I’m one of those readers who, when he’s passionate about a writer, I read everything by that person. I always thought that everybody read this way but it turns out they don’t.
That’s been quite a revelation to me, actually, in the last few years. I suppose as someone who lives and breathes books, I will make the time to cover the ground thoroughly for writers that I love, but a lot of people – even when they’re very enthusiastic about one particular novel – don’t always follow it through and enter other areas of people’s work. So I have to keep those people in mind really. I can’t just write for people who’ve read all the Jonathan Coe novels because there aren’t enough of them. I’m always losing readers and I’m always picking up new readers. Your readership is in a state of flux and you can’t rely on their prior knowledge of your work.
Anyone who reads your work will know you have a great passion for film and its relation to literature. In what ways do you or can you attempt to reproduce in writing the techniques and perhaps even the scenes you admire in film? Do you get that specific when you’re writing?
I always feel that the most powerful influences, the things that lodge most strongly in your creative mind, are the things you encounter as a teenager. I wasn’t a very bookish teenager. I didn’t come from a very bookish household. We had a complete set of Dickens because it had been handed down through the generations and it was there to fill out the shelf as much as anything else – nobody ever opened them. I read what my schoolteachers gave me to read and encouraged me to read, and I read probably no more than two or three novels a year, for recreation and so on. But I watched a lot of television and saw a lot of films, also on television.
I consider myself very blessed that I grew up in a decade when there was this wonderful, unfolding, fluctuating mobile library of cinema coming to you through television every day.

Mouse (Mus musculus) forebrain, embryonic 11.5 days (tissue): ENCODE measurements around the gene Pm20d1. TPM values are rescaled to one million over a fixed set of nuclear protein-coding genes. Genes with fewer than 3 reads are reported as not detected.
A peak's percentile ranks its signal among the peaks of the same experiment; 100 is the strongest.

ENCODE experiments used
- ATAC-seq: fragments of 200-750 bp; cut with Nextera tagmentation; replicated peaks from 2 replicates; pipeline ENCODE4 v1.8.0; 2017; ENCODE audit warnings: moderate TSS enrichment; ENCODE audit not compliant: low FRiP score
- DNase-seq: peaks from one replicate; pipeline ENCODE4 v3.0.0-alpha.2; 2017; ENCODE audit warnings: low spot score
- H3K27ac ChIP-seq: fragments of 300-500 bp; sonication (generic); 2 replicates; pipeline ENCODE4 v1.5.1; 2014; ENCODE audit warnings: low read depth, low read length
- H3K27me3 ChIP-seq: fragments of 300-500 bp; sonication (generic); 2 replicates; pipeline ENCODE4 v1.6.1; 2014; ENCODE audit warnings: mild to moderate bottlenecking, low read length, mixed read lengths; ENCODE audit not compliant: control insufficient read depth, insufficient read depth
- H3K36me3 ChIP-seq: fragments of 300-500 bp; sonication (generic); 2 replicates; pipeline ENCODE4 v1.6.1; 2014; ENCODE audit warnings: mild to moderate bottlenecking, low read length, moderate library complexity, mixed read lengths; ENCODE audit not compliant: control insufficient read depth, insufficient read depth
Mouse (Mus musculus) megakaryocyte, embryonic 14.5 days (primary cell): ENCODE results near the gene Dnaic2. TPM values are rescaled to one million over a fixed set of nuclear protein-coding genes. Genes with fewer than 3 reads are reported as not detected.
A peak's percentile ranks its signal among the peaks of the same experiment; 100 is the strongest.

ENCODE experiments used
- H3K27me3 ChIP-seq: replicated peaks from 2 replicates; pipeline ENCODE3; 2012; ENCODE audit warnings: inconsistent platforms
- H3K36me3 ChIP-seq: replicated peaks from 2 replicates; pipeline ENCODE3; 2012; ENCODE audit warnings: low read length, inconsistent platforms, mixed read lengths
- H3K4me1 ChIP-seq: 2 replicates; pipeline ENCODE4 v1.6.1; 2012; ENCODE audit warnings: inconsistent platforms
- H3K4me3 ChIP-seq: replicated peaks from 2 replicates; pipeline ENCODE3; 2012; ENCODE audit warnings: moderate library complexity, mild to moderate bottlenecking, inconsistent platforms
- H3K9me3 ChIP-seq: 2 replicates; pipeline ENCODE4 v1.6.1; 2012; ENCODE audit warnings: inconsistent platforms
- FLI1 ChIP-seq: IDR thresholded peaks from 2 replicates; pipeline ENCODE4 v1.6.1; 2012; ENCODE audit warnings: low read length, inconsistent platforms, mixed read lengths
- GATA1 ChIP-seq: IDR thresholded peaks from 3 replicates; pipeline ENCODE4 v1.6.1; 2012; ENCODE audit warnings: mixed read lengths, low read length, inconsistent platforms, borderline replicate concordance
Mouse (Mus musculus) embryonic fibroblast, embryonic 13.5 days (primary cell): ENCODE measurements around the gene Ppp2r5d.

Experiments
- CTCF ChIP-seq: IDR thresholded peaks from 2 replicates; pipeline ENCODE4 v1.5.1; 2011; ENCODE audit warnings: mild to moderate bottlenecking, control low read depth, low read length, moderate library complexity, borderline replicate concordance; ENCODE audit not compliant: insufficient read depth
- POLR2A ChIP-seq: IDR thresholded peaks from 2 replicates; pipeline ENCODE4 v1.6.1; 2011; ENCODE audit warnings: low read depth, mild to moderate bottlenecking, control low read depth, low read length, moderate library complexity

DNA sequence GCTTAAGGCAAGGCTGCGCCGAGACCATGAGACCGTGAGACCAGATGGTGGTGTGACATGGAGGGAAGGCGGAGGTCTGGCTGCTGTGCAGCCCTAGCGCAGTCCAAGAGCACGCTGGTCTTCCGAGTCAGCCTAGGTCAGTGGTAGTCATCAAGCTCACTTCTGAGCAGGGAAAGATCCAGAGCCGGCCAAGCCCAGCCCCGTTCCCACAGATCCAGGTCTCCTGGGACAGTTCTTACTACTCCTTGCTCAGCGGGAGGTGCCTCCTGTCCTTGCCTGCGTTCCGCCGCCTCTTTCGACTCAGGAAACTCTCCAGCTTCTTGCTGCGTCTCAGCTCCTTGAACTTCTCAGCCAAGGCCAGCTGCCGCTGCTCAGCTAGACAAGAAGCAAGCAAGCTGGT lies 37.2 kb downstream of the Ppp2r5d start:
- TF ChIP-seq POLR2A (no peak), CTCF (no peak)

I consider myself very blessed that I grew up in a decade when there was this wonderful, unfolding, fluctuating mobile library of cinema coming to you through television every day: British comedy films in the afternoons during school holidays, when Terry-Thomas and Ian Carmichael – people like this – became incredibly familiar figures to you, and then at the other end of the scale, BBC 2 would be doing seasons of Fellini, Antonioni and the French New Wave and this kind of thing. So it was during that decade that the influence really set in.
Also, it was a very good decade for television – television drama and television comedy. I still maintain that I’ve never encountered anyone who writes seriocomic dialogue better than Dick Clement and Ian La Frenais, who wrote Porridge and The Likely Lads. If the dialogue in my books has a kind of authenticity and a natural kind of rhythm, which at its best is what I try to give it, then that’s where that comes from. It comes from writers like that. When Dick and Ian adapted The Rotters’ Club for television about ten years ago, I was a bit disappointed when I saw their scripts because I saw there wasn’t much new stuff – they hadn’t rewritten the dialogue, really. I said, ‘Oh, I thought you’d put your own stamp on it.’ They said, ‘Well, we normally do that when we’re adapting, but the thing about this dialogue is that we felt like we’d written it already ourselves.’ And I said, ‘Well that’s because it all comes from my love of your work in the first place!’ So there is a real kind of synchronicity there.
Novels as different as What a Carve Up! and The Rain Before It Falls, and now Number 11, share a common concern with memory: how and what we remember, but especially recovering or recuperating the past – be it an individual’s past, or a social or cultural past. This has sometimes been labelled nostalgia (wrongly, in my view). What is it about individual memory and collective memory that interests you so?